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Archive for April, 2021

Worth 1000 Pictures

Monday, April 5th, 2021

Can you see the Schaller holes in this photo? OK, now you can because I mentioned it but if this was simply one of 20 or 30 photos and no mention was made of the filled holes, would you have seen them? Maybe. Maybe not.

“Didn’t you see the Schaller holes in the photo? It was clear as day…” Call me old school or maybe just old but I believe that the buyer deserves an accurate description of what he is buying. The customer may not always be right but the customer always has rights and that right is being stepped all over by an awful lot of sellers. Is it that folks have simply forgotten how to write? I don’t know, with texting and tweeting more prevalent than talking, I would have expected the art of writing to have had something of a resurgence. Nope. So, what’s the problem?

I bought a guitar recently and before I committed to it, I received more than thirty high res photographs but no detailed description of what the issues might have been. The dealer (yes, it was a dealer) shall remain nameless-it’s irrelevant-I have a good relationship with the dealer and I’m simply using what happened as a cautionary tale. So, don’t ask. It turns out the photos showed the guitar in a very good light. But they didn’t show me all the issues. The best example is a small repaired hole by the end of the neck where it appears a second pick guard had once lived. The seller knew it was there but in the photo, unless you already knew it was there, you would may not have seen it. And why would that be? Mostly because I wasn’t expecting it. The seller could have written in the description…”there’s a properly filled holed from a second pickguard…” Simple. Fair. Reasonable. That alone would not have kept me from buying the guitar-especially since it wasn’t very noticeable. But it was other stuff as well.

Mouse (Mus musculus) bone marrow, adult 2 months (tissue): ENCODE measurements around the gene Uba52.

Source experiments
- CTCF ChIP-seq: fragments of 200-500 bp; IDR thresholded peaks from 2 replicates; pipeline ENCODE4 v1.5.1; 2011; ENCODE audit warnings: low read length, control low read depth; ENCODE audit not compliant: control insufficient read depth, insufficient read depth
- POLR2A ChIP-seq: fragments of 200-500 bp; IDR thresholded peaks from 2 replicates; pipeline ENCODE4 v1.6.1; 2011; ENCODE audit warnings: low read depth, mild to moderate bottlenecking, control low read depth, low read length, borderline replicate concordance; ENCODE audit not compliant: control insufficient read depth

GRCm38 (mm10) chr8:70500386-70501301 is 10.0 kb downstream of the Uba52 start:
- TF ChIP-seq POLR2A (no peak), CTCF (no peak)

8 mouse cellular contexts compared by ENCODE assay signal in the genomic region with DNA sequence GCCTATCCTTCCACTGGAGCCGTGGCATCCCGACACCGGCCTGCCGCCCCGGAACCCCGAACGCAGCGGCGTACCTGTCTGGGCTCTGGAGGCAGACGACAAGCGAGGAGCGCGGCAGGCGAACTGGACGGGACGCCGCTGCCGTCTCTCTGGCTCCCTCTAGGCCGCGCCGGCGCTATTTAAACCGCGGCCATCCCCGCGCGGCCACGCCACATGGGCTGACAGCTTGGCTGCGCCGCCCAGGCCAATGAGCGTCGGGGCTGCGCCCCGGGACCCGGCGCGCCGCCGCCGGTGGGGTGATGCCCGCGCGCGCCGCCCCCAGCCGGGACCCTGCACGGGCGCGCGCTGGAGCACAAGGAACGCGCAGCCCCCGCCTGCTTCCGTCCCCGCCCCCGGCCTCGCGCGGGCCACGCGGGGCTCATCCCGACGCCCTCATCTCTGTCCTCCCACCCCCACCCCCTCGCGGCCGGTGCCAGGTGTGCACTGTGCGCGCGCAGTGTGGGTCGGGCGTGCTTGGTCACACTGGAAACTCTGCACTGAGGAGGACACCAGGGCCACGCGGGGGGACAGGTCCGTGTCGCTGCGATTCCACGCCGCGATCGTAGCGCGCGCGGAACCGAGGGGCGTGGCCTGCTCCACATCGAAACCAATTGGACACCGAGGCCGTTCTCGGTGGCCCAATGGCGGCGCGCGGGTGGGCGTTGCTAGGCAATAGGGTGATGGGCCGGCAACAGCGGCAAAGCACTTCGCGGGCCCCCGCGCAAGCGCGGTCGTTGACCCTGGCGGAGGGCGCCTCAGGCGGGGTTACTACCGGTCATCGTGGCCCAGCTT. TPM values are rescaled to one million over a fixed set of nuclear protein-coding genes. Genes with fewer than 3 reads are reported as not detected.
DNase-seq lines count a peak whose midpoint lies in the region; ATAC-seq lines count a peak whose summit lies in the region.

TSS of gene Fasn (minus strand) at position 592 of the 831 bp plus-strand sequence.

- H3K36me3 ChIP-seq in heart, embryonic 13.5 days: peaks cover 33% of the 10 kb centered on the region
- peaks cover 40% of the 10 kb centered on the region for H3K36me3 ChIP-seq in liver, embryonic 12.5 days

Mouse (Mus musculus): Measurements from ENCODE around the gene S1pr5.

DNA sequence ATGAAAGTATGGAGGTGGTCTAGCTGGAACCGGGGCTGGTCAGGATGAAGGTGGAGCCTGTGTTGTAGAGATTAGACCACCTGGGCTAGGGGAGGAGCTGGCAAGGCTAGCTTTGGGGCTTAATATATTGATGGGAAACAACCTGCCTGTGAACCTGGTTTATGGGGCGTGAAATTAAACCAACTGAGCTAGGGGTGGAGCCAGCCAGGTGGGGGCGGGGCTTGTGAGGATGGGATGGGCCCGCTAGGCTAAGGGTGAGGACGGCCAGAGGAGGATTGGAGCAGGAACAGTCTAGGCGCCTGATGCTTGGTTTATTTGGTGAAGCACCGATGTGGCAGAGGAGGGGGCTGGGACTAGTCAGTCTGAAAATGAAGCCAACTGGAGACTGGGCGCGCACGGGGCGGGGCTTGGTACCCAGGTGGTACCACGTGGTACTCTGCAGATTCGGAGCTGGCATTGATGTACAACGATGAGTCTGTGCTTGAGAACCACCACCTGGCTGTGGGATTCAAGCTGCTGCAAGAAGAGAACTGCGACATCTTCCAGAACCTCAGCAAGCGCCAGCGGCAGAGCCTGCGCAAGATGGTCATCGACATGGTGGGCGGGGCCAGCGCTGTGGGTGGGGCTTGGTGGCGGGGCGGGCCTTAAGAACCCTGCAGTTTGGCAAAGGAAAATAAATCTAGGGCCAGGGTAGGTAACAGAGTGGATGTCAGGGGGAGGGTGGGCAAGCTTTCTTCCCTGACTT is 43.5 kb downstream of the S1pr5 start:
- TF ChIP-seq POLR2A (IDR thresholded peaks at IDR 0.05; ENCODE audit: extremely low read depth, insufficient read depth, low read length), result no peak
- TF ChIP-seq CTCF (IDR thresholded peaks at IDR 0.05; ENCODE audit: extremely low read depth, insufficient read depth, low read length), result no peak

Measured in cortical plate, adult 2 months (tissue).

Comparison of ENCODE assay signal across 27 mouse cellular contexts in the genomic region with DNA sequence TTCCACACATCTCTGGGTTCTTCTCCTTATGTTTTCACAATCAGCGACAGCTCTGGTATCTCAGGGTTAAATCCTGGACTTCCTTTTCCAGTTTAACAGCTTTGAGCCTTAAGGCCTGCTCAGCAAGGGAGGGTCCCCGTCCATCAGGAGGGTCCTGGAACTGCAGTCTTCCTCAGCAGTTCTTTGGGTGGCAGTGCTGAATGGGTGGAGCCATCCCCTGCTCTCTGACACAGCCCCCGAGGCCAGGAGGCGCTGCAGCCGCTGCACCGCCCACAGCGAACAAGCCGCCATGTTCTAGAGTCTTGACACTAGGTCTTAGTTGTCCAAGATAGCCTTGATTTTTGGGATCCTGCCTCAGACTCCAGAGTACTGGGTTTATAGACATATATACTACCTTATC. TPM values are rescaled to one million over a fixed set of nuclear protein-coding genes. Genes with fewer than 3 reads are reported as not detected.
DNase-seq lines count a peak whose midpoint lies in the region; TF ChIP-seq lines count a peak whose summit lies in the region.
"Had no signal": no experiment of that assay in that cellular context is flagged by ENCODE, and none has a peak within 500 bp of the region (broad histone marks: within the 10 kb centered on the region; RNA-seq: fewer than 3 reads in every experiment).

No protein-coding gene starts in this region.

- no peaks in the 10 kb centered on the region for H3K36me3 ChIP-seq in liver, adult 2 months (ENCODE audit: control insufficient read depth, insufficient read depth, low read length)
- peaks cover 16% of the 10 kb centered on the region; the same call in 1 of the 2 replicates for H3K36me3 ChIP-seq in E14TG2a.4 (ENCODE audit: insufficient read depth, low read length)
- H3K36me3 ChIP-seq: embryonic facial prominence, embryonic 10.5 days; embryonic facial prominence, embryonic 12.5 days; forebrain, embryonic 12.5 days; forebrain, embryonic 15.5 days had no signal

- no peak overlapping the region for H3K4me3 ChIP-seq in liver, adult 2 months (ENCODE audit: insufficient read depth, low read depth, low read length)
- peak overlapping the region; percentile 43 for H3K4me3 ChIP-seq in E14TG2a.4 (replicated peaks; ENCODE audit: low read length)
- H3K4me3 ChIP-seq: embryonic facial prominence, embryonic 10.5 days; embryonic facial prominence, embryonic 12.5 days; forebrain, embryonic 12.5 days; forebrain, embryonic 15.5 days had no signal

I have a real personal bug up my ass about reproduction parts not being disclosed. In a world where a correct short seam stop tailpiece can cost you close to $2000, I’m not real happy when I spend top dollar on a guitar only to get it and find out the tailpiece is a repro. It’s usually a good repro but still a repro. When I brought it up, the seller said…”the tailpiece was clearly in the photos…” Yes, it was but nobody can tell a good repro from a real one without seeing the bottom. The repros have gotten very accurate but not so I can’t tell. It’s even worse when I make a deal and get into my car and drive 150 miles to pick a guitar up and find out, when I get there, that the tailpiece was replaced. Generally, I get back ion my car and drive home without the guitar. It’s partially a matter of scale. I get plenty of guitars with the wrong (repro again) switch tip. Catalin switch tips are pretty easy to fake and a lot of the real ones get scavenged, usually by Les Paul owners who want to upgrade their R9 with real 50’s parts. But a catalin switch tip is a $200 part, not a $2000 part.

So, here’s what I’d like to see happen…When you are selling your guitar, write a description and mention every possible issue that a buyer might find upon inspection. If I hear …”it was in the photos…” again as an excuse for not disclosing an issue, I will simply return the guitar. By all means, put good clear photos in your ad-there’s nothing like a good photo to describe the condition but take 5 minutes a do a write up. It’s not going to take any more time than the last tweet you sent out about your dog.

Quick. Is that a legit stop tail or a repro? I can’t tell and neither can you. If I saw the under side of it, I’d probably be pretty sure it was real. Better still, write a description and tell me if it’s real or not. Don’t know? Then say you don’t know and we’ll deal with it.